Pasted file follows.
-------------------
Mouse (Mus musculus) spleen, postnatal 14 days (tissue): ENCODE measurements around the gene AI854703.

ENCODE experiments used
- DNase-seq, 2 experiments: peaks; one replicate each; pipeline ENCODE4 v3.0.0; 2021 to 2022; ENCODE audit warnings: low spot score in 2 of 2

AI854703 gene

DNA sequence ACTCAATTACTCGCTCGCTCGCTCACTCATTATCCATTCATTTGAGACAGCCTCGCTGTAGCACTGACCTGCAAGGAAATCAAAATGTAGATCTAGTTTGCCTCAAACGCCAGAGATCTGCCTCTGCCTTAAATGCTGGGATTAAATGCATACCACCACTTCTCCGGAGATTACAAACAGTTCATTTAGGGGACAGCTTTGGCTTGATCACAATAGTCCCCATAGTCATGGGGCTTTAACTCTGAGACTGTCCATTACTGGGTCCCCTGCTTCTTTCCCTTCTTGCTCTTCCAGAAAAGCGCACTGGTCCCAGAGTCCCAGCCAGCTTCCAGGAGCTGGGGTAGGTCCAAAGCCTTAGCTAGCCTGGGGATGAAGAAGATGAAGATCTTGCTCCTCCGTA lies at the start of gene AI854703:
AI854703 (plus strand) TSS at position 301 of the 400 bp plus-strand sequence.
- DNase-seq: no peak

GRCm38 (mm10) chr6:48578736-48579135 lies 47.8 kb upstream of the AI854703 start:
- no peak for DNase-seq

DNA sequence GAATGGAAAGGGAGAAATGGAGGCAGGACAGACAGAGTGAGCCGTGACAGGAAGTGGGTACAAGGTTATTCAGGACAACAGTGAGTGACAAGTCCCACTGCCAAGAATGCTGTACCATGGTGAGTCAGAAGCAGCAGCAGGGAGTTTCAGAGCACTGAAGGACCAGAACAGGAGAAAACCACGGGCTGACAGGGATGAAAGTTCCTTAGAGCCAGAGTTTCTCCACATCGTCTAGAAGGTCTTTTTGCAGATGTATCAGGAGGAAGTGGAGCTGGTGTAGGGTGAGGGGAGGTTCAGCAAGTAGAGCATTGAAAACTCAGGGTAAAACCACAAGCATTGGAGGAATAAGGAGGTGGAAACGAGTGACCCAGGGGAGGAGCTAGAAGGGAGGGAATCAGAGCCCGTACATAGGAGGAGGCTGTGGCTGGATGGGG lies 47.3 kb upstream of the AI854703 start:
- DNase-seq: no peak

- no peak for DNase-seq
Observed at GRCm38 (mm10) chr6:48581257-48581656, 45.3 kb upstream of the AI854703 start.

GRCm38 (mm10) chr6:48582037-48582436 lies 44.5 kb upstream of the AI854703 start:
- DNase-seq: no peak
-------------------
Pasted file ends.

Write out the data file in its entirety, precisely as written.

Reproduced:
Mouse (Mus musculus) spleen, postnatal 14 days (tissue): ENCODE measurements around the gene AI854703.

ENCODE experiments used
- DNase-seq, 2 experiments: peaks; one replicate each; pipeline ENCODE4 v3.0.0; 2021 to 2022; ENCODE audit warnings: low spot score in 2 of 2

AI854703 gene

DNA sequence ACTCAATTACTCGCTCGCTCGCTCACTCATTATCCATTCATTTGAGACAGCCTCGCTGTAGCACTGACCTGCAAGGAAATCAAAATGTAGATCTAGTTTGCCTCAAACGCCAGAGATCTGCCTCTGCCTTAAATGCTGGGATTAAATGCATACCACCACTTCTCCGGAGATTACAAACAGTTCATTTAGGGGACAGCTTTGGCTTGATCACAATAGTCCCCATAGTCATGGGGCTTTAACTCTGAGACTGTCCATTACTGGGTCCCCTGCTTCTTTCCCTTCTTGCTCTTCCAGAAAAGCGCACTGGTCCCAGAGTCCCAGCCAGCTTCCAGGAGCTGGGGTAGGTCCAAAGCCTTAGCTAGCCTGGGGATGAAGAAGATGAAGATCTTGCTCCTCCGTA lies at the start of gene AI854703:
AI854703 (plus strand) TSS at position 301 of the 400 bp plus-strand sequence.
- DNase-seq: no peak

GRCm38 (mm10) chr6:48578736-48579135 lies 47.8 kb upstream of the AI854703 start:
- no peak for DNase-seq

DNA sequence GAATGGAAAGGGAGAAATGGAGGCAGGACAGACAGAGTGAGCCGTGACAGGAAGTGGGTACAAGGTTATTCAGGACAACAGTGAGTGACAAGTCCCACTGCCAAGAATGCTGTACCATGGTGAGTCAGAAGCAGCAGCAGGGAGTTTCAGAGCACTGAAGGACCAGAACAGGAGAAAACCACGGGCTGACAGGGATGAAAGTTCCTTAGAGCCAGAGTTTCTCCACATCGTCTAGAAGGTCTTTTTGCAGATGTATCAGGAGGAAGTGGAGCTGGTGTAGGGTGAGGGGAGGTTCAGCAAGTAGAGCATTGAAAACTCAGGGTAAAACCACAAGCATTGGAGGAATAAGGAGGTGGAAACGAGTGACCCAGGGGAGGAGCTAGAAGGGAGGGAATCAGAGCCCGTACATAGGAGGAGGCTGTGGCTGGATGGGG lies 47.3 kb upstream of the AI854703 start:
- DNase-seq: no peak

- no peak for DNase-seq
Observed at GRCm38 (mm10) chr6:48581257-48581656, 45.3 kb upstream of the AI854703 start.

GRCm38 (mm10) chr6:48582037-48582436 lies 44.5 kb upstream of the AI854703 start:
- DNase-seq: no peak